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Seven iPad alternatives for schools

Besides the new Microsoft and Google devices, here are seven other iPad alternatives to consider—three of which were designed specifically for schools.

With their interactive touch screens, easy portability, and quick boot-up time, tablets are increasingly becoming schools’ classroom computers of choice. And while many schools have invested in Apple’s revolutionary iPad, which started the whole tablet computing craze, a number of other suitable options have emerged to give school leaders more choices.

Last month, for instance, both Microsoft and Google unveiled new tablet computers. Microsoft is positioning its 10.6-inch tablet, which attaches to a removable rubberized keyboard and runs on its latest operating system, Windows 8, as better than the iPad in terms of productivity. At $199, Google’s new 7-inch device, the Nexus 7, is more of a competitor to Amazon’s Kindle Fire than the $499, 9.7-inch iPad—but it will have a front-facing camera and will run on the latest version of Google’s Android OS.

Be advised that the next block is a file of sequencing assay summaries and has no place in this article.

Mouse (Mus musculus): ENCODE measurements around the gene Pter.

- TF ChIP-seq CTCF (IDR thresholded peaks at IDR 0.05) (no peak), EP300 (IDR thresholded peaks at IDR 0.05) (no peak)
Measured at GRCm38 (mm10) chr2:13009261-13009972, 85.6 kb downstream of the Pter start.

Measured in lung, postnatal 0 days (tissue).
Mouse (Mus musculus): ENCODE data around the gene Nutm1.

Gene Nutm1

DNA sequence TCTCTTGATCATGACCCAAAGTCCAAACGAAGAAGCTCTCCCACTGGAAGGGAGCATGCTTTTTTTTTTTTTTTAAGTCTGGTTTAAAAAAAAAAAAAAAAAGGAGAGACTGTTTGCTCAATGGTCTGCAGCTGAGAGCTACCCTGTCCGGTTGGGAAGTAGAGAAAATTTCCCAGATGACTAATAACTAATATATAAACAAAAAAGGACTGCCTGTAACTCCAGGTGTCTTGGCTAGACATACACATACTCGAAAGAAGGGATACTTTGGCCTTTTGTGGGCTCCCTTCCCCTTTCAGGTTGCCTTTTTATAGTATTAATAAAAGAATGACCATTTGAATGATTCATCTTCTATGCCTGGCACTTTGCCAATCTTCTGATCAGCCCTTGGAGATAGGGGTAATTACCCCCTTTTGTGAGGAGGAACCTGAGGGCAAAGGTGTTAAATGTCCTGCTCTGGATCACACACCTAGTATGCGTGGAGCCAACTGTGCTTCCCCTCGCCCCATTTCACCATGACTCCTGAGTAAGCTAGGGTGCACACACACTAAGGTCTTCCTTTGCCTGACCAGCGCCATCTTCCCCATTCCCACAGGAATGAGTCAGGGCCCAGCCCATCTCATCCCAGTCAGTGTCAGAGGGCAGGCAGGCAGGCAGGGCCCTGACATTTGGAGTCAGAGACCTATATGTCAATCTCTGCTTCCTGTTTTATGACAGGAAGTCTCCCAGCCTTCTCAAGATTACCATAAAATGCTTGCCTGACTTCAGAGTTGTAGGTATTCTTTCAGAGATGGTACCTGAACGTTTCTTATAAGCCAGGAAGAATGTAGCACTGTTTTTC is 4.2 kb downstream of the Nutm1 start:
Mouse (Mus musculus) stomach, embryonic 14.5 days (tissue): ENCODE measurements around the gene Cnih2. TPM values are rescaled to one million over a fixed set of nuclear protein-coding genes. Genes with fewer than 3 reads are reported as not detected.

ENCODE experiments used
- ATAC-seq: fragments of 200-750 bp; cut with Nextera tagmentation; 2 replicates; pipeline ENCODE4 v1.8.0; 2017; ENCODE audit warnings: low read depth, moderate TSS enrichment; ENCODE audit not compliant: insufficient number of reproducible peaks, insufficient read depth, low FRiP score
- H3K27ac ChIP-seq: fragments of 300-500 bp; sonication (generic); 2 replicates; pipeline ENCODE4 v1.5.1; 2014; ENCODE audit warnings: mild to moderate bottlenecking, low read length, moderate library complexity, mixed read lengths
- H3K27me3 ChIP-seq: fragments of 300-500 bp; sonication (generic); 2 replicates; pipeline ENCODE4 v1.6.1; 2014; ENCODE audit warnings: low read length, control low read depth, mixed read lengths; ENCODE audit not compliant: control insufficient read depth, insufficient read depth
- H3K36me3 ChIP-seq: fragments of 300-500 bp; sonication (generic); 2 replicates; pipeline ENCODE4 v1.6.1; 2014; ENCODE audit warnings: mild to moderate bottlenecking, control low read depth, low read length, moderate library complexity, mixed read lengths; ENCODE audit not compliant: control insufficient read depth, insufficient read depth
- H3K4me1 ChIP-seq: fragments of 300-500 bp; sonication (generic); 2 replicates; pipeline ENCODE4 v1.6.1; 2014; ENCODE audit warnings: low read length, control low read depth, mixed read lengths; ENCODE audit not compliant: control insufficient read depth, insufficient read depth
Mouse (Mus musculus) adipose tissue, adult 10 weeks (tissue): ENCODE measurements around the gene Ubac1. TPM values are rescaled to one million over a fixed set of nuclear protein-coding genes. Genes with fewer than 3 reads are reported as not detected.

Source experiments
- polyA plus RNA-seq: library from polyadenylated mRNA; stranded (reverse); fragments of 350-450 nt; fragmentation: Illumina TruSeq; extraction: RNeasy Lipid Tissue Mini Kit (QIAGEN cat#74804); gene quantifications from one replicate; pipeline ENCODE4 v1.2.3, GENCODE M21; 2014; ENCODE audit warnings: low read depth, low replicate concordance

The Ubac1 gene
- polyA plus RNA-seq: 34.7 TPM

With so many options at varying price points and with different educational capabilities, choosing the right tablet can be overwhelming. Besides the new Microsoft and Google devices, here are seven other iPad alternatives to consider—three of which were designed specifically for schools.

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‘Share My Lesson,’ a free online portal for teachers, will debut this summer with more than 100,000 user-generated lessons